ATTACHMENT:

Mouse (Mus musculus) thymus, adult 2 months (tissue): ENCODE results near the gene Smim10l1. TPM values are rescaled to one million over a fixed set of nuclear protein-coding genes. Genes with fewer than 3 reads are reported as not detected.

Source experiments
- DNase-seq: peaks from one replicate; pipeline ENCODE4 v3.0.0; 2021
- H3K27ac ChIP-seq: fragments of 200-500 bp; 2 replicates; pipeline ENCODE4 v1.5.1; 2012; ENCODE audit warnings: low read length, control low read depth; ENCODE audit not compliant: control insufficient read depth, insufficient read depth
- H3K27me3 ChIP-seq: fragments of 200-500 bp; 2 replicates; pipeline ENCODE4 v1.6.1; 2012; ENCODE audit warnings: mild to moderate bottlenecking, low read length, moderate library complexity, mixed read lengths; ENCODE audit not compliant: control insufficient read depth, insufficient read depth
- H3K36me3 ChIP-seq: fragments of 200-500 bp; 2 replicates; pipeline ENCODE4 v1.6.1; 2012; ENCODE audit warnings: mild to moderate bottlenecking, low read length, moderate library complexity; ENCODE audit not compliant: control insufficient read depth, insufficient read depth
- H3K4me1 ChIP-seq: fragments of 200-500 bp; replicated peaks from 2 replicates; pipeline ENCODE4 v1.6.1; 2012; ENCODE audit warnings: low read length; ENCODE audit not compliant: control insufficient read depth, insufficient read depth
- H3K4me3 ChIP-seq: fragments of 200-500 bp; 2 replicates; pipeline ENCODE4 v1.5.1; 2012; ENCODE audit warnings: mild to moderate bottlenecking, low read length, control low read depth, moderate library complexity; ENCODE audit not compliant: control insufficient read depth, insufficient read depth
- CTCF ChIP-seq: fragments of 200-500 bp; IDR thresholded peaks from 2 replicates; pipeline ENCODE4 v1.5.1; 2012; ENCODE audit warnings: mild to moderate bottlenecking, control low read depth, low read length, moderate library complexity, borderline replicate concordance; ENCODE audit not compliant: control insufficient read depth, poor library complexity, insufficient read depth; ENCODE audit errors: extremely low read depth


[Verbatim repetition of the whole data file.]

Mouse (Mus musculus) thymus, adult 2 months (tissue): ENCODE results near the gene Smim10l1. TPM values are rescaled to one million over a fixed set of nuclear protein-coding genes. Genes with fewer than 3 reads are reported as not detected.

Source experiments
- DNase-seq: peaks from one replicate; pipeline ENCODE4 v3.0.0; 2021
- H3K27ac ChIP-seq: fragments of 200-500 bp; 2 replicates; pipeline ENCODE4 v1.5.1; 2012; ENCODE audit warnings: low read length, control low read depth; ENCODE audit not compliant: control insufficient read depth, insufficient read depth
- H3K27me3 ChIP-seq: fragments of 200-500 bp; 2 replicates; pipeline ENCODE4 v1.6.1; 2012; ENCODE audit warnings: mild to moderate bottlenecking, low read length, moderate library complexity, mixed read lengths; ENCODE audit not compliant: control insufficient read depth, insufficient read depth
- H3K36me3 ChIP-seq: fragments of 200-500 bp; 2 replicates; pipeline ENCODE4 v1.6.1; 2012; ENCODE audit warnings: mild to moderate bottlenecking, low read length, moderate library complexity; ENCODE audit not compliant: control insufficient read depth, insufficient read depth
- H3K4me1 ChIP-seq: fragments of 200-500 bp; replicated peaks from 2 replicates; pipeline ENCODE4 v1.6.1; 2012; ENCODE audit warnings: low read length; ENCODE audit not compliant: control insufficient read depth, insufficient read depth
- H3K4me3 ChIP-seq: fragments of 200-500 bp; 2 replicates; pipeline ENCODE4 v1.5.1; 2012; ENCODE audit warnings: mild to moderate bottlenecking, low read length, control low read depth, moderate library complexity; ENCODE audit not compliant: control insufficient read depth, insufficient read depth
- CTCF ChIP-seq: fragments of 200-500 bp; IDR thresholded peaks from 2 replicates; pipeline ENCODE4 v1.5.1; 2012; ENCODE audit warnings: mild to moderate bottlenecking, control low read depth, low read length, moderate library complexity, borderline replicate concordance; ENCODE audit not compliant: control insufficient read depth, poor library complexity, insufficient read depth; ENCODE audit errors: extremely low read depth